Sen. Ted Cruz showed he was a candidate in a hurry early Monday morning, announcing his presidential candidacy on Twitter just after midnight, several hours before the official launch at the college founded by the late Rev. Jerry Falwell Monday morning.
The Texas Republican's choice of Liberty University for Monday's speech indicates he plans an aggressive courtship of cultural conservatives and young voters.
Cruz became the first high-profile Republican to officially enter the 2016 contest even though, like others, he has been campaigning in all but name for many months. Ahead of his speech, Cruz turned to social media and tweeted: "I'm running for president and I hope to earn your support!"
In a flashy video that accompanied it, Cruz offered a preview of his nascent campaign's message.
"I believe in America and her people, and I believe we can stand up and restore our promise," Cruz said in the web video as images of farm fields, city skylines and American landmarks and symbols played in the background. "It's going to take a new generation of courageous conservatives to help make America great again, and I'm ready to stand with you to lead the fight."
Cruz's decision to launch at Liberty University, a familiar stop for presidential hopefuls that calls itself the world's largest Christian college, is meant as a marker against potential rivals who are counting on Christian conservatives to fuel their ambitions.
Cruz is not expected to be the sole contender for long. Former Florida Gov. Jeb Bush, Wisconsin Gov. Scott Walker and two Senate colleagues, Kentucky's Rand Paul and Florida's Marco Rubio, are eyeing campaign announcements soon.
For his start, Cruz was bypassing Texas, which he represents in the Senate, as well as early nominating states such as New Hampshire, where Mitt Romney kicked off his own campaign for the GOP nomination in 2012, and Iowa.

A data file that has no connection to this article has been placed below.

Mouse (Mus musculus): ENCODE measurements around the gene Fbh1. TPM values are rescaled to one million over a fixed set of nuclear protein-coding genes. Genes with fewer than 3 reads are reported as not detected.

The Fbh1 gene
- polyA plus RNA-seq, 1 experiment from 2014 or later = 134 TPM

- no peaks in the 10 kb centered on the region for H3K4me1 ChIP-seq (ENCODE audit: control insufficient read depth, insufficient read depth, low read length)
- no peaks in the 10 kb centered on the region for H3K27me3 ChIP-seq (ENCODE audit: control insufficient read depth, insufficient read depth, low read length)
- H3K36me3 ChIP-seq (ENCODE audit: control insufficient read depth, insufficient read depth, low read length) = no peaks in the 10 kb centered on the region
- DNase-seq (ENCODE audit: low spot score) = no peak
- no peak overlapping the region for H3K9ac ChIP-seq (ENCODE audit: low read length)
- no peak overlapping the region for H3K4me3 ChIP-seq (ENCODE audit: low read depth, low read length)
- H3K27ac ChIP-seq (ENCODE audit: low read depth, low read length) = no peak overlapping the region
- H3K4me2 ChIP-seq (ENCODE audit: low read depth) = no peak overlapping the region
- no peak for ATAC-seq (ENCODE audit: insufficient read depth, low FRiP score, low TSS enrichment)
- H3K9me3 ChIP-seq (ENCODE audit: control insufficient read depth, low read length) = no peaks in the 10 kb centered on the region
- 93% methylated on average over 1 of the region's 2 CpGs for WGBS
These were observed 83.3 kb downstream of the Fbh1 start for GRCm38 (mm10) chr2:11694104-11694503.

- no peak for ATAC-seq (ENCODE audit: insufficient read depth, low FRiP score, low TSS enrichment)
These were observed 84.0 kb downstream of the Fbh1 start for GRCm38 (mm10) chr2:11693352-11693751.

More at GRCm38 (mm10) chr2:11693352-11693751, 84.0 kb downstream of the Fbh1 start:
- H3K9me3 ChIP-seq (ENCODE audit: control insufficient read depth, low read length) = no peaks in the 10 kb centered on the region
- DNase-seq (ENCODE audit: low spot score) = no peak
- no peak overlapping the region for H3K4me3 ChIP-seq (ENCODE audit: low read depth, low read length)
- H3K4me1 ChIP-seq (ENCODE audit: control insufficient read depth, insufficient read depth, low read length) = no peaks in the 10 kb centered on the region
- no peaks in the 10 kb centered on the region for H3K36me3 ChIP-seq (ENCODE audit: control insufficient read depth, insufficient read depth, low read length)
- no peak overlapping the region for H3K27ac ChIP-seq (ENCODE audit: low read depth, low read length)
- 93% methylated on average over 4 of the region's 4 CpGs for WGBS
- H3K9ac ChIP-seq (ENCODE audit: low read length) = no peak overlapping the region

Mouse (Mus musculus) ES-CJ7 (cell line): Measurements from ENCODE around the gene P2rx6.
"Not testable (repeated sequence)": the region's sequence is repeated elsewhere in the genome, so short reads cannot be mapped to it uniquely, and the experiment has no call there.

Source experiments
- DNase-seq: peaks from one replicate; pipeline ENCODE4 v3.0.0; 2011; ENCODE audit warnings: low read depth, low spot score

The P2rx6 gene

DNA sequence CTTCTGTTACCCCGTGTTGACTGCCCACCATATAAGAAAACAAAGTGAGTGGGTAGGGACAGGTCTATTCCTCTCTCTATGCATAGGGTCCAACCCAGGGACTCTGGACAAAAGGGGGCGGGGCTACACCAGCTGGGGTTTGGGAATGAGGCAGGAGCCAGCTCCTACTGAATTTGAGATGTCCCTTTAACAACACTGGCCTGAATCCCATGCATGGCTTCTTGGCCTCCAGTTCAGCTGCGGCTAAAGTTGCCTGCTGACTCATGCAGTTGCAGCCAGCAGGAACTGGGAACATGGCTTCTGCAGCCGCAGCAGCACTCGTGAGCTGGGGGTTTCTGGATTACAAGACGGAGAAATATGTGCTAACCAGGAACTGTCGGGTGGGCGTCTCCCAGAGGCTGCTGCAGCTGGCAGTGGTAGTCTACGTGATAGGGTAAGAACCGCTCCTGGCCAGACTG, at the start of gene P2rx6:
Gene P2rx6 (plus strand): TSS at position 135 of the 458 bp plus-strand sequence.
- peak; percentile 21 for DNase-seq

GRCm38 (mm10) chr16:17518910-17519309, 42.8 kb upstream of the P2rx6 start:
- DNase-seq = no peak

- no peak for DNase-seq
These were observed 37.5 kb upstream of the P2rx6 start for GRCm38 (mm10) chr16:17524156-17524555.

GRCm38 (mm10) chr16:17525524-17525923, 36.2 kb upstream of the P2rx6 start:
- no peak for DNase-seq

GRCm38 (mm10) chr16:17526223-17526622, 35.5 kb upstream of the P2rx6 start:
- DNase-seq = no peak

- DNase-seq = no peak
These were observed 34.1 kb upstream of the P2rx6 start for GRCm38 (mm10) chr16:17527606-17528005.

By getting in early — and at Liberty — Cruz, 44, was hoping to claim ownership of the influential and incredibly vocal corner of the Republican Party for whom cultural issues are supreme. It was a move aimed at crowding out figures such as former Arkansas Gov. Mike Huckabee, a former Baptist pastor, and former Sen. Rick Santorum, who has made his Catholic faith a cornerstone of his political identity. It also had a potential impact on Cruz's contemporaries, including 43-year-old Rubio and 47-year-old Walker.
Cruz's father, a pastor, is also expected to help the first-term senator make inroads with these voters.
Cruz is already a familiar figure on the circuit for presidential hopefuls, having made repeated visits to the early voting states, the big conservative activist conferences and more. This month, for example, he met party activists in New Hampshire, which hosts the leadoff primary. But, like other presidential prospects, he's been coy about what he's doing. That coyness ended Monday when he jumped in.
By announcing what has long been obvious, Cruz triggers a host of accounting and reporting requirements about money he is raising and how he is spending it. To this point, he had operated his political organization through a non-presidential committee that worked under different rules. By officially joining the race, he now operates under a more stringent set of rules, including being able to accept fewer dollars from each supporter.
Following his election to the Senate in 2012, the former Texas solicitor general quickly established himself as an uncompromising conservative willing to take on Democrats and Republicans alike. Criticized by members of his own party at times, he won praise from tea party activists for leading the GOP's push to shut down the federal government during an unsuccessful bid to block money for President Barack Obama's health care law.
The son of an American mother and Cuban-born father, Cruz is positioning himself to become potentially the nation's first Hispanic president. While he was born in Canada, two lawyers who represented presidents from both parties at the Supreme Court recently wrote in the Harvard Law Review that they think Cruz meets the constitutional standard to run.
Should he fail to win the nomination or the presidency, Cruz would retain his Senate seat through 2019. He also could choose to run for re-election in 2018, having broadened his national network of allies and donors during this presidential campaign.
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